Indiana Jones and the Kingdom of the Crystal Skull: 2-Disc Special Edition

Whatever you thought of Indy’s fourth adventure (and many people hated it), Steven Spielberg and George Lucas know how put together a DVD set. Every aspect of production, from the initial decision to bring back Harrison Ford’s hero to the details of John Williams’ score, is covered in minute detail. It’s a feast for aficionados of the series, and more enjoyable than the film itself for many.

Iron Man

Jon Favreau’s take on the Marvel superhero was everything a summer blockbuster should be — funny, exciting, thoughtful and full of awesome explosions. Plus, it starred Robert Downey, Jr. The DVD doesn’t miss much, either, with a feature’s worth of behind-the-scenes footage. Most importantly, though, it respects Iron Man’s longtime fans, offering interviews with the likes of Stan Lee and Joe Quesada as it explores the character’s comic book roots.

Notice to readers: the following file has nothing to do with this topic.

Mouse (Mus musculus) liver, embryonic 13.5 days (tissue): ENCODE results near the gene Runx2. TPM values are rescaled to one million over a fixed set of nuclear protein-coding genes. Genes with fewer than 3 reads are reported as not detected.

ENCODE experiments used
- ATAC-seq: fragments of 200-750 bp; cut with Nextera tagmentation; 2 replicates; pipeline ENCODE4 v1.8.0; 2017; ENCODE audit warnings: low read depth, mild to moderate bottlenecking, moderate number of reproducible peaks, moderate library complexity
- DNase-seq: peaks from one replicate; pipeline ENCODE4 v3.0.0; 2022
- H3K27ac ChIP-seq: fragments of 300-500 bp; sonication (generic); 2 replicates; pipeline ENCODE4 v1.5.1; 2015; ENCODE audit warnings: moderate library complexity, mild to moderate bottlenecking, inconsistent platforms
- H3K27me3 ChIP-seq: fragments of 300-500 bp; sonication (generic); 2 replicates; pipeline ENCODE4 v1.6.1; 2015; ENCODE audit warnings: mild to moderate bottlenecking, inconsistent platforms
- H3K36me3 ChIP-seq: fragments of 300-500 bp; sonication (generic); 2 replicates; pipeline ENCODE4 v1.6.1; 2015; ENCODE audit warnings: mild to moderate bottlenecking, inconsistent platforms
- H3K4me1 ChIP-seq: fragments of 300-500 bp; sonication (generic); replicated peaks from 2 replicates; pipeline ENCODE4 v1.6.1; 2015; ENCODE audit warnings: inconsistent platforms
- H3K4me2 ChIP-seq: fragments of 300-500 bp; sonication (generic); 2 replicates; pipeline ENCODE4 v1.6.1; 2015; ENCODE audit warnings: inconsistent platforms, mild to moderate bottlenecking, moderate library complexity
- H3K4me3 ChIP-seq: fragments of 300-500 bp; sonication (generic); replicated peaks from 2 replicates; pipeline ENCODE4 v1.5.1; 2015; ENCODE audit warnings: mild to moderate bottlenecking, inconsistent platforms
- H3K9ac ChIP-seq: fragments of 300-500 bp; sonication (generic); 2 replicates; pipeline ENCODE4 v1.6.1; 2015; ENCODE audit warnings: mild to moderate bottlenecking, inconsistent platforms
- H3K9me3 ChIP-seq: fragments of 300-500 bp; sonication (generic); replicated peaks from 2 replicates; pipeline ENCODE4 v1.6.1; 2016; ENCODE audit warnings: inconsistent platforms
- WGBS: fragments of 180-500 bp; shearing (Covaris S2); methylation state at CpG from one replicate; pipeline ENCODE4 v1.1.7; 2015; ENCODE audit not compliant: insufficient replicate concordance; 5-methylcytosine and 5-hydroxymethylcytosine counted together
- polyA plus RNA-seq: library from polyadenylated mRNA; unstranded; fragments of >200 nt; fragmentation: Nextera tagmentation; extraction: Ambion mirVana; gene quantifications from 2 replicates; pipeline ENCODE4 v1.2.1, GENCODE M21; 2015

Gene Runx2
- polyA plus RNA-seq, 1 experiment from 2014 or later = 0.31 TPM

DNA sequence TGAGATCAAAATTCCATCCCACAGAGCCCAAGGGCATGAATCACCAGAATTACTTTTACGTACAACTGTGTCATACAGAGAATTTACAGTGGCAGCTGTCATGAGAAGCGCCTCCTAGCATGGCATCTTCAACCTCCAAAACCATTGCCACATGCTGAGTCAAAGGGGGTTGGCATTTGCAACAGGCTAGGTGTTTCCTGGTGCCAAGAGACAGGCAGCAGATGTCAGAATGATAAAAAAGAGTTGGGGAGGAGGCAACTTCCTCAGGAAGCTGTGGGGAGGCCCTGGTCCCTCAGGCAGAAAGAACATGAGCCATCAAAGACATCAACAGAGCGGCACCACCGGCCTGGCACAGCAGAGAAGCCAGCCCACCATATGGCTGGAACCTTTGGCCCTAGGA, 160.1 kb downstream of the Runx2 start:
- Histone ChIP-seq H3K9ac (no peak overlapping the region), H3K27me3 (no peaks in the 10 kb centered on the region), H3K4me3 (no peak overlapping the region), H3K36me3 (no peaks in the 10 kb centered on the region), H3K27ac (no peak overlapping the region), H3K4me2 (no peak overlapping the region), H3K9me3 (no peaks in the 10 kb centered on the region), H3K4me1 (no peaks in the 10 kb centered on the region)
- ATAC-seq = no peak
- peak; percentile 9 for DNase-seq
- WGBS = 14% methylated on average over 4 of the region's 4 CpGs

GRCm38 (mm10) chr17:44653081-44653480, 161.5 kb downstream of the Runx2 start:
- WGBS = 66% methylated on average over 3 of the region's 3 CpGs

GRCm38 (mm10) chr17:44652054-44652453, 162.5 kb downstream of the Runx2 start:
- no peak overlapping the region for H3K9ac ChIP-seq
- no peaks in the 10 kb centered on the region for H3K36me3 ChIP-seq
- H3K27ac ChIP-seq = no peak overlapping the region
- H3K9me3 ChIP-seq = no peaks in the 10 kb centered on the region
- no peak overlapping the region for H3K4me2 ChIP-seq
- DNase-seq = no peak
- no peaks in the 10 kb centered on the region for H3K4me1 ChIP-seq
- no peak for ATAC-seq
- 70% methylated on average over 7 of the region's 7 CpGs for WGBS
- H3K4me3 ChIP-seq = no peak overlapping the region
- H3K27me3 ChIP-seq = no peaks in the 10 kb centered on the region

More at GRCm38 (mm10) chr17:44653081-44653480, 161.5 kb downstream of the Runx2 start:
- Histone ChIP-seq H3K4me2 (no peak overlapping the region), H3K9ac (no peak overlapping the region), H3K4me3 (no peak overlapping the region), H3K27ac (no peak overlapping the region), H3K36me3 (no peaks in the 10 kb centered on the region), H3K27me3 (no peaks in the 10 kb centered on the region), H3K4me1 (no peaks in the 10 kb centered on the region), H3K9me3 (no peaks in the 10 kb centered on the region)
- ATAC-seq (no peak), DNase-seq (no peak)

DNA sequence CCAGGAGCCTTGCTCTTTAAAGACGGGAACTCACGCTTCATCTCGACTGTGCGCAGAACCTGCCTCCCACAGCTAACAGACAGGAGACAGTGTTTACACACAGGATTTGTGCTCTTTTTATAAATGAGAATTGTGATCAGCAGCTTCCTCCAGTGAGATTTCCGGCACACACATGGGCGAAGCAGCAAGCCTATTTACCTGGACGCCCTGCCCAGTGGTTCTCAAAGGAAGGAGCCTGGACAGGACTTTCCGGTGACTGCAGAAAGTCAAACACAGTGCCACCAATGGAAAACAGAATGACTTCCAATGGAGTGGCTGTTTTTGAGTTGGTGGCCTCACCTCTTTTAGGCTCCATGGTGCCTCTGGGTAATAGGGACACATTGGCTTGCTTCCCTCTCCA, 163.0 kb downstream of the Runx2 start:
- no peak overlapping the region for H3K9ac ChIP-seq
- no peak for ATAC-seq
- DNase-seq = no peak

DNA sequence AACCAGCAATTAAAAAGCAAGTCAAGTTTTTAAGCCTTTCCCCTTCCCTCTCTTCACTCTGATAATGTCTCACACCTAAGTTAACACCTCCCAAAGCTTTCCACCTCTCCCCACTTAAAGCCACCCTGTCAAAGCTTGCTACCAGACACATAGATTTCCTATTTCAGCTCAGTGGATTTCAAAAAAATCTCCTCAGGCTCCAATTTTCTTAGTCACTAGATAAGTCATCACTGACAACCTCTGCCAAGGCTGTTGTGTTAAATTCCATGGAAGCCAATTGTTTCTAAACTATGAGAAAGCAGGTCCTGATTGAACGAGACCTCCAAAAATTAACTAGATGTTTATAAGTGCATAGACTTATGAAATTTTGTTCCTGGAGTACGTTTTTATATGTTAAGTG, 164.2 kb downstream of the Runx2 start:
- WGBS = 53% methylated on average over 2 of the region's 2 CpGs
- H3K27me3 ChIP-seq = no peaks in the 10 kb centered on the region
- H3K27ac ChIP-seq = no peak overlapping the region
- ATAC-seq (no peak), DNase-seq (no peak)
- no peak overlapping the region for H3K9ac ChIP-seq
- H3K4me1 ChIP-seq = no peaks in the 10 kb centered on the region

The Nightmare Before Christmas: Collector’s Edition

No other movie bridges the gap between Halloween and Christmas like Tim Burton’s gleefully demented animated film. In the years since its original release, Nightmare has developed a loyal following, and Disney’s Collector’s Edition rewards those fans handsomely. Setting aside the nifty packaging (which can include a Jack Skellington bust for just $179.99!), this set is filled with the kind of twisted fun only Burton (and his director, Henry Selick) can provide. There are making-of features, of course, but also examples of Burton’s early animation, a theme-park ride tour and Christopher Lee reading the original Burton poem that inspired the film. That’s right, Christopher Lee. What more do you need?

Touch of Evil: 50th Anniversary Edition